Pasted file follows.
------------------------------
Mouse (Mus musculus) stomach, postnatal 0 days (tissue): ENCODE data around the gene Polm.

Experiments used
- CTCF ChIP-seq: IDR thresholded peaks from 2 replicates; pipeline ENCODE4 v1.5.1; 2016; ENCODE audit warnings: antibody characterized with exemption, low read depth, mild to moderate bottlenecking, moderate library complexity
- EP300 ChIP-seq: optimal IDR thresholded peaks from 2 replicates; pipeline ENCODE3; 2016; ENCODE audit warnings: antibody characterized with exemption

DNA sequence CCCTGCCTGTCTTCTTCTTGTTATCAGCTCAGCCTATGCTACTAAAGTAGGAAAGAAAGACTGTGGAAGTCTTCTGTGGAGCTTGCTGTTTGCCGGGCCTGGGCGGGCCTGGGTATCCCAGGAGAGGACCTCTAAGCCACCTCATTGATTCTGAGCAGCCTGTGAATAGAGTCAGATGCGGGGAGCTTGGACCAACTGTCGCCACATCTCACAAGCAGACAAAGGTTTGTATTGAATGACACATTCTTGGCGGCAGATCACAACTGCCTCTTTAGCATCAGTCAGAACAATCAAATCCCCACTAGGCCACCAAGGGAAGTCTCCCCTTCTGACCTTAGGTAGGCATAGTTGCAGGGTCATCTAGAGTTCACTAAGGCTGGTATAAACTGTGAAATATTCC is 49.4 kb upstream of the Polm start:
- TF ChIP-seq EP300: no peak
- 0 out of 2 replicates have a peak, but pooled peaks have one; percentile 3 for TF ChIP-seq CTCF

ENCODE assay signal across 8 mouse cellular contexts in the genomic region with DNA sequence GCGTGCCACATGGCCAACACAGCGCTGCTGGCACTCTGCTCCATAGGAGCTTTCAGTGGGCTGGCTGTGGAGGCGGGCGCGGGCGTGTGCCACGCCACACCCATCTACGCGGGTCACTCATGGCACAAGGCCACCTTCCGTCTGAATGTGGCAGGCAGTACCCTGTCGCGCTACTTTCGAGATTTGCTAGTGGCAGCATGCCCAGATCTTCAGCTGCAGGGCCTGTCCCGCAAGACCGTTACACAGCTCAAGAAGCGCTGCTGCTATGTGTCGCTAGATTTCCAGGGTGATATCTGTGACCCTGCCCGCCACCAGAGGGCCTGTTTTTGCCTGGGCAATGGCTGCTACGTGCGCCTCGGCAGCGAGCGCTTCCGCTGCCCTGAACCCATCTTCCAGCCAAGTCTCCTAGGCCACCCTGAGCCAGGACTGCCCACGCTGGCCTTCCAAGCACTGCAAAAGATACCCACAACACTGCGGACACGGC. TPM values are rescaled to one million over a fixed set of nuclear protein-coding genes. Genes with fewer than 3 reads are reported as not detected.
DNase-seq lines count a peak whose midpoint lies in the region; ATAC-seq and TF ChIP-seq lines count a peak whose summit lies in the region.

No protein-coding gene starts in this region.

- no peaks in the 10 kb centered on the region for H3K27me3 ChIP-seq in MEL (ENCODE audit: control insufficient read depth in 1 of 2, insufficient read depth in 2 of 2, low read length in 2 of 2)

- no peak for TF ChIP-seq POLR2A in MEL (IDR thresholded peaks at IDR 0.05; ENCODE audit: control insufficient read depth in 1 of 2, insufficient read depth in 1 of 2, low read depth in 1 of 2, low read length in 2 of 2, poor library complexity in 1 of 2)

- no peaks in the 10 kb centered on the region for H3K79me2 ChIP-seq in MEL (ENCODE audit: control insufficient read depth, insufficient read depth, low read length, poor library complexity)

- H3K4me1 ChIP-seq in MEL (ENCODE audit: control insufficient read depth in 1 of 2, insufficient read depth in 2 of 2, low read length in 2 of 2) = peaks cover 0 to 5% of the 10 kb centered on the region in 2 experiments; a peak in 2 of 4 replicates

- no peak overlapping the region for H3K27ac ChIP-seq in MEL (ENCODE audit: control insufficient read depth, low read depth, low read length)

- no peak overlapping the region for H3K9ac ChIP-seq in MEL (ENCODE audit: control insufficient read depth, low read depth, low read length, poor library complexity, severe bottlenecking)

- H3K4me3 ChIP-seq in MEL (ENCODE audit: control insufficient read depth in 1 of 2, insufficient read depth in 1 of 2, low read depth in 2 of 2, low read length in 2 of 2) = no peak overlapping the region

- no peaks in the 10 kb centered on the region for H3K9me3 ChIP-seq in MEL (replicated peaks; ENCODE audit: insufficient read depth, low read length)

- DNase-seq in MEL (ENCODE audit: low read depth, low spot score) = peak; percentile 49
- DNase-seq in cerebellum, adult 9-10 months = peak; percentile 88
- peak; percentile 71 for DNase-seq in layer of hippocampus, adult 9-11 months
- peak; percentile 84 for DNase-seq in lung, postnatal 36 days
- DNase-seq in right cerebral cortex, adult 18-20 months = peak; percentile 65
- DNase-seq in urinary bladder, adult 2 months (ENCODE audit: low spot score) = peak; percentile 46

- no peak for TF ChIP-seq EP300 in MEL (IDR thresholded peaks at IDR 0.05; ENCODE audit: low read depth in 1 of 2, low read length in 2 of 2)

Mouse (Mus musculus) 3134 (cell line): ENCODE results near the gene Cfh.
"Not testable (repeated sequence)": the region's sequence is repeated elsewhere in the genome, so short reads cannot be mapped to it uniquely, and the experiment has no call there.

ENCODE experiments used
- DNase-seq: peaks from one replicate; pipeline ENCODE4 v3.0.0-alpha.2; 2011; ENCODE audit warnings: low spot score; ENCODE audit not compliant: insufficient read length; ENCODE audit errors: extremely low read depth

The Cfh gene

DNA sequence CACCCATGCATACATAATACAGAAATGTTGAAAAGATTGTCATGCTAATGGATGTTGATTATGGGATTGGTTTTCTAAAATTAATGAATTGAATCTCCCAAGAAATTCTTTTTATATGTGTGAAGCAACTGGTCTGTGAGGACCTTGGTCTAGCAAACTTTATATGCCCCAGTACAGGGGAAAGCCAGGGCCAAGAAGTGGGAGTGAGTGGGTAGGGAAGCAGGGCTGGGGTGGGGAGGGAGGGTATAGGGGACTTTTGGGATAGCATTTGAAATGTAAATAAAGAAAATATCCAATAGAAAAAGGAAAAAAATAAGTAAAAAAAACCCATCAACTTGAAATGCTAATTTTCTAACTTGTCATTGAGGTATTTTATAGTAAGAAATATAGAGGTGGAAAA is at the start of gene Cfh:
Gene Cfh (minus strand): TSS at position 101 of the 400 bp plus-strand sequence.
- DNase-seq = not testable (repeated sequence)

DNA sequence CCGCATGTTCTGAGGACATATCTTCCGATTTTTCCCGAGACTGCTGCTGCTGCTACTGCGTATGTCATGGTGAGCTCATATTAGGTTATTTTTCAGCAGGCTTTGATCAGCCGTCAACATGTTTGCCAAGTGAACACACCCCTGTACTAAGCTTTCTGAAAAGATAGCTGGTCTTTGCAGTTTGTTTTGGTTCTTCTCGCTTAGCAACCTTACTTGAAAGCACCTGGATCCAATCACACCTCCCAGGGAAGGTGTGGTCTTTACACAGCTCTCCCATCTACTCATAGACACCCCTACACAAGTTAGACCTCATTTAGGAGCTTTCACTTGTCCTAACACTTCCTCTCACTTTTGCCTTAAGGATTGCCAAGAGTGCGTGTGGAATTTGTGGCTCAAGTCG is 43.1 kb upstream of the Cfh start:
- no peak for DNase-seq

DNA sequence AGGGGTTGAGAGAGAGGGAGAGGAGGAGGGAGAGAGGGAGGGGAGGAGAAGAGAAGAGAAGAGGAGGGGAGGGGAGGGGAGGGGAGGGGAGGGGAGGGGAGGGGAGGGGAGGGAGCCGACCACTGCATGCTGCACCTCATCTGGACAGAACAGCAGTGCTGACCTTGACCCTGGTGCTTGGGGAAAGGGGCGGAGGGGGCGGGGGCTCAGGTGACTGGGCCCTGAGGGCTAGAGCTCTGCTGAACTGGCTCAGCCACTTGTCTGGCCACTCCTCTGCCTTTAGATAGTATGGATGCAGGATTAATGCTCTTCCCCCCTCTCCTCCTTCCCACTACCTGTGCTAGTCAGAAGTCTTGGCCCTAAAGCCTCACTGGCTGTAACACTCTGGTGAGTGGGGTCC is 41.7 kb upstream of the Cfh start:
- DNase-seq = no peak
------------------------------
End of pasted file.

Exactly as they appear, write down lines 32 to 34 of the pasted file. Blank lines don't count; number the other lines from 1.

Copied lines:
Gene Cfh (minus strand): TSS at position 101 of the 400 bp plus-strand sequence.
- DNase-seq = not testable (repeated sequence)

DNA sequence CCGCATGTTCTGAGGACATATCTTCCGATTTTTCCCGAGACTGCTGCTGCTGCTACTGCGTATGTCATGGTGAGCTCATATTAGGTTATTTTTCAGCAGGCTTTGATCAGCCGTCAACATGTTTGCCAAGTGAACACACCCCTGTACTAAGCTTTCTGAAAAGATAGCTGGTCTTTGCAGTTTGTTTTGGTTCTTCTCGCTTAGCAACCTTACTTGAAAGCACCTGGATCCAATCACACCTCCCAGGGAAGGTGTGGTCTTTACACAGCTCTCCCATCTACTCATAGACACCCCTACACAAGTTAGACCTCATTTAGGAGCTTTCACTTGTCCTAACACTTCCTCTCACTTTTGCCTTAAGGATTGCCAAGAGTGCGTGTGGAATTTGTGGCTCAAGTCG is 43.1 kb upstream of the Cfh start: